Foreign problems with wind farms
The problems associated with wind turbines and wind farms are widespread internationally. Feb. 14, The Associated Press and other news media including Bloomberg Business Week published an article on court battles in the Netherlands and other European countries. I could not determine who first published the information, but key statements in most of the articles include:
“Of some 200 wind energy projects studied in 2007-8 in Europe, 40 percent were ensnared in lawsuits, and 30 percent more faced slowdowns because of local resistance or questioning from nonprofit environmental groups, the association said. It had no figures on how many projects were killed before they got started.”
Even many of the so called green organizations are against wind farms. In addition, they cannot produce electricity competitively and require massive government subsidies for both installation and subsequent operation. Rate payers are hit a double whammy, higher electric rates and higher taxes to pay the subsidies.
Potential oil problems
Wind turbines also require fairly large amounts of oil for lubrication and other needs. With some 70,000 gallons of oil needed for the Nantucket Shoal wind farm, under New England winter storm conditions, this much oil distributed through the wind farm field could under certain conditions lead to oil spill problems in rich fishing grounds, a potential hazard that has no business in the fishing grounds.
“Wind Farms interfere with radar” is the opening sentence of the Jason Report by the Mitre Corporation, “Wind Farms and Radar,” dated January 2008. The Jason Report deals primarily with air traffic control and its ramifications, and it has stalled development of some wind farms. But the implications are very clear with regard to interference with radar operations at sea.
The Coast Guard had radar analyses carried out, and results are presented as Appendix M of “Report of the Effect on Radar Performance of the Proposed Cape Wind Project and Advance Copy of USCG Findings and Mitigation” January 2009 and shows that radars are indeed disrupted by wind farms. Wind farms do interfere with shipboard radars, therefore if safe and economic fishing operations are to continue in Nantucket Sound, it is essential that either adequate mitigation solutions be found or the Cape Wind Project be modified to reduce its impact on radar technology or abandoned. Under limited visibility conditions, such as in fog or darkness, single-handed fishing of any type appears difficult or dangerous at best anywhere near the wind farm, and fishing multi-manned, including an experienced radar operator, requires constant attention to a radar screen.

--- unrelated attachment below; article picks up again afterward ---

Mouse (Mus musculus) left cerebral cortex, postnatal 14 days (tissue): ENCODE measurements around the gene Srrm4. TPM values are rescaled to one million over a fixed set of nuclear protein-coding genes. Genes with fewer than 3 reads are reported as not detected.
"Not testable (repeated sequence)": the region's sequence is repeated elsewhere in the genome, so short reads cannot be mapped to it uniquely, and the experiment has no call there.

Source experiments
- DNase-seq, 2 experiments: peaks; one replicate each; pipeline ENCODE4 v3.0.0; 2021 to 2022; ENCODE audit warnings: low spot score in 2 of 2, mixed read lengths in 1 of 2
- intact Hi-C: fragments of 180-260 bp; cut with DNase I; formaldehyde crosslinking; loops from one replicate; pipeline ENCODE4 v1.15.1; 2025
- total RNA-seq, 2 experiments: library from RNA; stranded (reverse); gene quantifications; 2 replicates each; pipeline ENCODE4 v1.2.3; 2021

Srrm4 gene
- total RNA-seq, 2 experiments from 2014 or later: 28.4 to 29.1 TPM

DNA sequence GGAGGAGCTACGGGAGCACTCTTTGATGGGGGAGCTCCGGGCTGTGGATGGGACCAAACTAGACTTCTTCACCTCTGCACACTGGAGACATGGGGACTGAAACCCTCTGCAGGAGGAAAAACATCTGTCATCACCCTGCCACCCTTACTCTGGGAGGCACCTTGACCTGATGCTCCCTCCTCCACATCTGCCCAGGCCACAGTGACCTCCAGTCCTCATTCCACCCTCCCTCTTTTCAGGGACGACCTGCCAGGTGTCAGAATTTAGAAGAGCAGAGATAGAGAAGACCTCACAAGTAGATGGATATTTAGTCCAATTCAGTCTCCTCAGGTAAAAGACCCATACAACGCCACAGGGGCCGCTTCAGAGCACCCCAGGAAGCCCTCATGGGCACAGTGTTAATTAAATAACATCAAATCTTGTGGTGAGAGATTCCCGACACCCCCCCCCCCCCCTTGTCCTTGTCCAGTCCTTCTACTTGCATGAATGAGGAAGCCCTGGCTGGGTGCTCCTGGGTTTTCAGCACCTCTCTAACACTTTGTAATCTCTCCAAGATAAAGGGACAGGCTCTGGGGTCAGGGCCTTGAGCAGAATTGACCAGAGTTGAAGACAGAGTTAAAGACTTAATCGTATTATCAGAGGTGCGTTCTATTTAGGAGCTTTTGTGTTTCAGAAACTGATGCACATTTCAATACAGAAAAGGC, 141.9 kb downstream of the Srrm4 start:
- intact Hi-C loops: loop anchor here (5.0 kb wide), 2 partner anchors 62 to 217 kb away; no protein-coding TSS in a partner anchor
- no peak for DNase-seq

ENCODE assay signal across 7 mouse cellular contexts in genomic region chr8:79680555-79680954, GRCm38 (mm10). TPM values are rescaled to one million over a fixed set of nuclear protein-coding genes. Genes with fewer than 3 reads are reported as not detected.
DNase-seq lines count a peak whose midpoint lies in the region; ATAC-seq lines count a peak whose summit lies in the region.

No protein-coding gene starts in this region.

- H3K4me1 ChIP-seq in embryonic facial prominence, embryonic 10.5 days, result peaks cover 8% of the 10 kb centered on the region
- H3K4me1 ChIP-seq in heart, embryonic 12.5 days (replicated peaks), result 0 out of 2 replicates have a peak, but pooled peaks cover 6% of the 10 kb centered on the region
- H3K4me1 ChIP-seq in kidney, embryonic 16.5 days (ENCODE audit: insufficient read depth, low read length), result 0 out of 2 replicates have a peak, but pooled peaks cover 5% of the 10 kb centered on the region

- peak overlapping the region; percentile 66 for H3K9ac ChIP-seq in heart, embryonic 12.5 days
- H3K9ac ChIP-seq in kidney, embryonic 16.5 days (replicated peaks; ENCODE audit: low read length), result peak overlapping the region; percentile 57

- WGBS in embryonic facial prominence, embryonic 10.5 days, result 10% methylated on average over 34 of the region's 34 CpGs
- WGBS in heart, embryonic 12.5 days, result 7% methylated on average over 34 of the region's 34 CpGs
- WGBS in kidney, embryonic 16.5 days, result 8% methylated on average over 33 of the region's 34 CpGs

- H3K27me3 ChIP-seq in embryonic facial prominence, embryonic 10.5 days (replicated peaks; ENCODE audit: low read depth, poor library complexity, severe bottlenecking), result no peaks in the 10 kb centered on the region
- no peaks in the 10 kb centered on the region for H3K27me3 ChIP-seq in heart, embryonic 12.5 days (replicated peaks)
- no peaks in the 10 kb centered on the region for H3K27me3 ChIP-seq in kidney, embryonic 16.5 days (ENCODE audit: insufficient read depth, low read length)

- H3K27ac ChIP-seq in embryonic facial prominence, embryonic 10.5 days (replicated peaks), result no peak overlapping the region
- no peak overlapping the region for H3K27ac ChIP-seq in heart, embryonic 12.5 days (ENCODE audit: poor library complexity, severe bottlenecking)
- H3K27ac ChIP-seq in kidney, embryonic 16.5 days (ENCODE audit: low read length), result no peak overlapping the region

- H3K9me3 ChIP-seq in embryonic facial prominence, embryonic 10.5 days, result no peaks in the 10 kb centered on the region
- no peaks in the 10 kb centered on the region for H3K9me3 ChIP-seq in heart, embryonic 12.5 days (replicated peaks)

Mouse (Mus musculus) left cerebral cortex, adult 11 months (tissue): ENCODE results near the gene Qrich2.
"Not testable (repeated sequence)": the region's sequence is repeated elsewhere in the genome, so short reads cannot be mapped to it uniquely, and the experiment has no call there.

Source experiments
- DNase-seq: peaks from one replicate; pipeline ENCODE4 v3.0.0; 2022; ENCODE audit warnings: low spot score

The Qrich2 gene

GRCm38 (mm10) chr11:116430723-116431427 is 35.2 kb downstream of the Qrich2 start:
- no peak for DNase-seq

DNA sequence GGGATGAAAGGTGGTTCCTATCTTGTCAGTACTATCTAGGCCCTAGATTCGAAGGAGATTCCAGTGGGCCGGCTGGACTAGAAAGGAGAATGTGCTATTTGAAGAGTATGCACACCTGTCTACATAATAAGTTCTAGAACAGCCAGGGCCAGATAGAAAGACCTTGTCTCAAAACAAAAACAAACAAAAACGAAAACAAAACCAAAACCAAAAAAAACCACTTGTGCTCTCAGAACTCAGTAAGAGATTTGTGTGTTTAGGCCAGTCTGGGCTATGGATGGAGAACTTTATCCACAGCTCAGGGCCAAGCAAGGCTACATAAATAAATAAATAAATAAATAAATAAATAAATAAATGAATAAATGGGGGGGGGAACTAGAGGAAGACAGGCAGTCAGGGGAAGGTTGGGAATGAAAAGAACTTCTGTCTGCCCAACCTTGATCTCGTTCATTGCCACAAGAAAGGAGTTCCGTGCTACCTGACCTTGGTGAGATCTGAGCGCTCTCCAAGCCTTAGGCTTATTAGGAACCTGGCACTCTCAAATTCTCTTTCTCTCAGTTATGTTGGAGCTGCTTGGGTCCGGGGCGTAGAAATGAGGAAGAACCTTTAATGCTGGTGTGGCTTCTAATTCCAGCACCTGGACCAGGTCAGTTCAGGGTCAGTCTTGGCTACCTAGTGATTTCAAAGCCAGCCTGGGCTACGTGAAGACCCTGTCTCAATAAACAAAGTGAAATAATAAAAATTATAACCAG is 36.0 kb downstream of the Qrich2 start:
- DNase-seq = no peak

There are no truly viable engineering-based mitigating techniques for reducing radar interference to an acceptable level at this time. One illogical statement of considerable concern that appears in several places in the Coast Guard documents is that “many of the mitigations and specific application of mitigations would be best determined during or after construction.” Since the Coast Guard also stated “Economic impacts are outside the purview of the Coast Guard’s review of the proposal,” the requirement for safe fishing using current techniques would apparently place extensive economic burdens on small fishing operations that could possibly greatly damage the New England fishing industry and should be considered as an important part of a determination for the development of the Cape Wind Project. The Coast Guard should never have been able to evaluate offshore wind farms without having taken this in account in any of their reviews.
Avoiding the towers as obstacles
Simply stating stay clear of the towers really means stay a long way from the towers, because ocean current effects on towed fishing net arrays and both wind and current effects on the towing vessel may require large clearances to prevent snagging on the tower assembly, which could result in severe accidents. Thus after the construction period each tower will effectively limit fishing in a larger region in the fishing area than is taken up by the tower footprint.
Emergency air rescue helicopter